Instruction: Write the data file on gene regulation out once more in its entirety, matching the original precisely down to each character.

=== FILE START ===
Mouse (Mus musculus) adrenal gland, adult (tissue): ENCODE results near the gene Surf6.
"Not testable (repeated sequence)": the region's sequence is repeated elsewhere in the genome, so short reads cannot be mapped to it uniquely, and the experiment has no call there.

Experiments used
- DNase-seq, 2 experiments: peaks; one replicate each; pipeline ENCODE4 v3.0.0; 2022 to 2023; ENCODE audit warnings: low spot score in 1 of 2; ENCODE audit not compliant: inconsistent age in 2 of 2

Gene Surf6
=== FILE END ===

Mouse (Mus musculus) adrenal gland, adult (tissue): ENCODE results near the gene Surf6.
"Not testable (repeated sequence)": the region's sequence is repeated elsewhere in the genome, so short reads cannot be mapped to it uniquely, and the experiment has no call there.

Experiments used
- DNase-seq, 2 experiments: peaks; one replicate each; pipeline ENCODE4 v3.0.0; 2022 to 2023; ENCODE audit warnings: low spot score in 1 of 2; ENCODE audit not compliant: inconsistent age in 2 of 2

Gene Surf6